An obviously critical consideration of rules and regulations of American adoption is who may be adopted. Technically, in about half of the United States, even adults may be adopted. As regards child adoption policies in the United States in themselves, all states allow for children to be adopted.
There are qualifications in some jurisdictions, though. States like Indiana will only consent to adoption of children under 18. As for, say, Texas, a child must be explicitly cleared to be ready for adoption, and in Iowa, in particular, a child must live with a family for some 180 days prior to adoption.
An equally essential aspect of American adoption is what rights adoptive parents and birth parents should have. First of all, prospective adoptive parents must be given the rights to adopt at all. The child adoption policies of different states will assess different minimum ages for individuals to become eligible to adopt, whether this be 18, 21 or 25, and in some states, such as California, adoptive parents must be at least 10 or 15 years older than their prospective children, respectively.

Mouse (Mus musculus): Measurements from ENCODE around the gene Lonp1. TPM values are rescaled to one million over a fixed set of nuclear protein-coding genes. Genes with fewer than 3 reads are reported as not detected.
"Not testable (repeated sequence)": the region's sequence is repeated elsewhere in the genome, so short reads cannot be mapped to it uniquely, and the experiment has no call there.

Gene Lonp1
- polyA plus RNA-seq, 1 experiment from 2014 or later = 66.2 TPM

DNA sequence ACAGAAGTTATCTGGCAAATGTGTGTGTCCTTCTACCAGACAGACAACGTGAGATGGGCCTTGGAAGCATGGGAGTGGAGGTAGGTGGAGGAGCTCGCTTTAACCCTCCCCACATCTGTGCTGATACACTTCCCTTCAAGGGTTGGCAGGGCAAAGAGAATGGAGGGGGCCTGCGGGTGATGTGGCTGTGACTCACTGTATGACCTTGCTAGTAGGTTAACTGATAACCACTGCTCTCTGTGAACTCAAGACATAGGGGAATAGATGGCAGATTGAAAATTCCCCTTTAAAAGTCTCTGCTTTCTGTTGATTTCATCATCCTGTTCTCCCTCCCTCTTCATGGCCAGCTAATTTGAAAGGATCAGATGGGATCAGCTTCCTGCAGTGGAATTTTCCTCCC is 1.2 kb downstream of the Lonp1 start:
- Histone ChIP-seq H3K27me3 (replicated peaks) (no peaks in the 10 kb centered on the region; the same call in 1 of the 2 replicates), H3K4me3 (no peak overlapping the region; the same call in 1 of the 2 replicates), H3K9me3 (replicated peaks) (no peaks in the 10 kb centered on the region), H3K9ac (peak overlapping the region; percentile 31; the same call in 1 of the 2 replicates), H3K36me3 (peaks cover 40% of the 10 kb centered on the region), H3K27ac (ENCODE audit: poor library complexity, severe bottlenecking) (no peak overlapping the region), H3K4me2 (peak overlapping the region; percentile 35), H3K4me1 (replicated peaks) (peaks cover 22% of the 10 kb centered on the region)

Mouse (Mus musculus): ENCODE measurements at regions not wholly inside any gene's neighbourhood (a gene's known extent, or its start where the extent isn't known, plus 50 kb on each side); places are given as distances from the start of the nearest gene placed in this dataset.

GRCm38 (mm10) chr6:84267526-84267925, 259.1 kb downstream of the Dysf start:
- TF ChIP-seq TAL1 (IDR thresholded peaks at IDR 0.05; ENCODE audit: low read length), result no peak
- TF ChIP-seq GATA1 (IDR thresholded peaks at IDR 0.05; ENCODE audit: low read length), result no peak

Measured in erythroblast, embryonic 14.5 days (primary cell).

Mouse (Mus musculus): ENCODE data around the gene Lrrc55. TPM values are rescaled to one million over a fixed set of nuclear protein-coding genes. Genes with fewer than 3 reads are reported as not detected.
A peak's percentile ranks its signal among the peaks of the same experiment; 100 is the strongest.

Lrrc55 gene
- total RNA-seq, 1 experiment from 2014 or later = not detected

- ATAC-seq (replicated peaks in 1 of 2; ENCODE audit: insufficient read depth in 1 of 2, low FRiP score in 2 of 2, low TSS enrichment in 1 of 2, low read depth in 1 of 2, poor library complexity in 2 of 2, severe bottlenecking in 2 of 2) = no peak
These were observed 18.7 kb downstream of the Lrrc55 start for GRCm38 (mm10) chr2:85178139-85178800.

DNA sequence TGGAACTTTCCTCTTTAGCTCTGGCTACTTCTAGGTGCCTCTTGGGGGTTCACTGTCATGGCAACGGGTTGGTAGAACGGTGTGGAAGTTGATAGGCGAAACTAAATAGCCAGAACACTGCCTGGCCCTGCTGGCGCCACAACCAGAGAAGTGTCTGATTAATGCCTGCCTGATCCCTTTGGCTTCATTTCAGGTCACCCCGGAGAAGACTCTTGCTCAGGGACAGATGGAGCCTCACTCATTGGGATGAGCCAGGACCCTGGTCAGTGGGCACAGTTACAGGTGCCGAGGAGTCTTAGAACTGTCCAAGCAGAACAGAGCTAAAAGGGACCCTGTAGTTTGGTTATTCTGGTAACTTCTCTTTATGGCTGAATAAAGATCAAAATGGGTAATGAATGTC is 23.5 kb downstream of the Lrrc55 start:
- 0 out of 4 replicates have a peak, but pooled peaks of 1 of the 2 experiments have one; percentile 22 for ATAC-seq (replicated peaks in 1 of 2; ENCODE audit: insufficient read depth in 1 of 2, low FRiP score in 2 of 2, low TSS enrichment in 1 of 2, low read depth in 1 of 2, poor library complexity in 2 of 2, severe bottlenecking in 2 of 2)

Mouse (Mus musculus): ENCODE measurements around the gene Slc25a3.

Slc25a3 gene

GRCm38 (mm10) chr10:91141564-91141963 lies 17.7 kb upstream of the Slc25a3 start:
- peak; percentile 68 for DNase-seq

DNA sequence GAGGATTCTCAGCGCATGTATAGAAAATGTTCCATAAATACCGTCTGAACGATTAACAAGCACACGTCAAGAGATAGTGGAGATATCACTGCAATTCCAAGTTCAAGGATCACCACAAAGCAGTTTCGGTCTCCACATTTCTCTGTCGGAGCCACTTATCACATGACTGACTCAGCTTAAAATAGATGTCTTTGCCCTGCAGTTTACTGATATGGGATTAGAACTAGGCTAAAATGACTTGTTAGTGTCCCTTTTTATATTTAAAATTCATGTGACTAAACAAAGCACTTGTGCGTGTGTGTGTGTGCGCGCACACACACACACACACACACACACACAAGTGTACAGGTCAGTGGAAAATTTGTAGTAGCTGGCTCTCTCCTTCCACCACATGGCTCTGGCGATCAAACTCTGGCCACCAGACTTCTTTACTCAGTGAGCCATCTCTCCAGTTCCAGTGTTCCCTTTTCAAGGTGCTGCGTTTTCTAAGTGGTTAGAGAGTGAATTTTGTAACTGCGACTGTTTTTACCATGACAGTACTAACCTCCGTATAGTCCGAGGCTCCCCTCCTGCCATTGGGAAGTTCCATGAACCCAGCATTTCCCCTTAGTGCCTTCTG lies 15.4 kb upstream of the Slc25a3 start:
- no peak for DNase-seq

Furthermore, American adoption as a whole is largely restrictive of gays adopting children, or at the very least does not openly support the practice. In fact, Florida and Mississippi have an explicit ban on LGBT adoption.
State child adoption policies vary as well in terms of who can give consent for adoption/placement. In all states, birth mothers/married birth couples usually will have to agree to any transfers of primary care (all too frequently, the rights of “putative fathers” are not given the same weight as those of biological mothers).
If termination of parental rights is done by force, however, this decision will become a responsibility of a public or private adoption agency. Then again, half of the states have provisions in their statutes allowing children above a certain age to object to their being adopted.
American adoption law is thus fairly complex. With any omnibus adoption legislation unlikely to pass soon, this complexity stands to remain. As far as adoption reform is concerned, it seems revision of individual State child adoption policies may be the best way to effect changes in the short-term.